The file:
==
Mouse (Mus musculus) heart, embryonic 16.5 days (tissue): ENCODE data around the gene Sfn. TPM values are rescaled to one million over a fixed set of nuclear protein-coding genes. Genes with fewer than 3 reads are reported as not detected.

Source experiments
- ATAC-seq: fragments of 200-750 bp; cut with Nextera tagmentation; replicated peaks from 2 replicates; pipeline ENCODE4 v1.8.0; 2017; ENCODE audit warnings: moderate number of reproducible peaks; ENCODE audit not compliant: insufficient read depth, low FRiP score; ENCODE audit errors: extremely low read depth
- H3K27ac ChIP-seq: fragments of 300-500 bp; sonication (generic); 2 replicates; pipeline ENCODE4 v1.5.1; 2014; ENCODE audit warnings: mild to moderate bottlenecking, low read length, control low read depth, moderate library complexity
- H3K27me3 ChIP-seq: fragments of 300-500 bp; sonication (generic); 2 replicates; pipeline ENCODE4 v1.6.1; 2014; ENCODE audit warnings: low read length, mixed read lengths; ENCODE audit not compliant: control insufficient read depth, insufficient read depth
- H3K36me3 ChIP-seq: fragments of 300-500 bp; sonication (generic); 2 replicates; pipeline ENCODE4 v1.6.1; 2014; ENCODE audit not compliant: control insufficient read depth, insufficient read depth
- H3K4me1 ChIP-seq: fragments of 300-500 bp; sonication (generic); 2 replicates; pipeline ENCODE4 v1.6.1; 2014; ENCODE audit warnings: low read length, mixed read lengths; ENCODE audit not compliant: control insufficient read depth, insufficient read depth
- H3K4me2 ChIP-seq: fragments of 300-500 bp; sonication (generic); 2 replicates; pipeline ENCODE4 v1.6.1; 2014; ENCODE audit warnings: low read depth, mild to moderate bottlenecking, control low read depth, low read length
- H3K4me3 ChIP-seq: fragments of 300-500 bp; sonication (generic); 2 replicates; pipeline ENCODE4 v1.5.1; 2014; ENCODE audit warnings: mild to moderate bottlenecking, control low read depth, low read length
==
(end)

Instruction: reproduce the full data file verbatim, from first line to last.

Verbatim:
Mouse (Mus musculus) heart, embryonic 16.5 days (tissue): ENCODE data around the gene Sfn. TPM values are rescaled to one million over a fixed set of nuclear protein-coding genes. Genes with fewer than 3 reads are reported as not detected.

Source experiments
- ATAC-seq: fragments of 200-750 bp; cut with Nextera tagmentation; replicated peaks from 2 replicates; pipeline ENCODE4 v1.8.0; 2017; ENCODE audit warnings: moderate number of reproducible peaks; ENCODE audit not compliant: insufficient read depth, low FRiP score; ENCODE audit errors: extremely low read depth
- H3K27ac ChIP-seq: fragments of 300-500 bp; sonication (generic); 2 replicates; pipeline ENCODE4 v1.5.1; 2014; ENCODE audit warnings: mild to moderate bottlenecking, low read length, control low read depth, moderate library complexity
- H3K27me3 ChIP-seq: fragments of 300-500 bp; sonication (generic); 2 replicates; pipeline ENCODE4 v1.6.1; 2014; ENCODE audit warnings: low read length, mixed read lengths; ENCODE audit not compliant: control insufficient read depth, insufficient read depth
- H3K36me3 ChIP-seq: fragments of 300-500 bp; sonication (generic); 2 replicates; pipeline ENCODE4 v1.6.1; 2014; ENCODE audit not compliant: control insufficient read depth, insufficient read depth
- H3K4me1 ChIP-seq: fragments of 300-500 bp; sonication (generic); 2 replicates; pipeline ENCODE4 v1.6.1; 2014; ENCODE audit warnings: low read length, mixed read lengths; ENCODE audit not compliant: control insufficient read depth, insufficient read depth
- H3K4me2 ChIP-seq: fragments of 300-500 bp; sonication (generic); 2 replicates; pipeline ENCODE4 v1.6.1; 2014; ENCODE audit warnings: low read depth, mild to moderate bottlenecking, control low read depth, low read length
- H3K4me3 ChIP-seq: fragments of 300-500 bp; sonication (generic); 2 replicates; pipeline ENCODE4 v1.5.1; 2014; ENCODE audit warnings: mild to moderate bottlenecking, control low read depth, low read length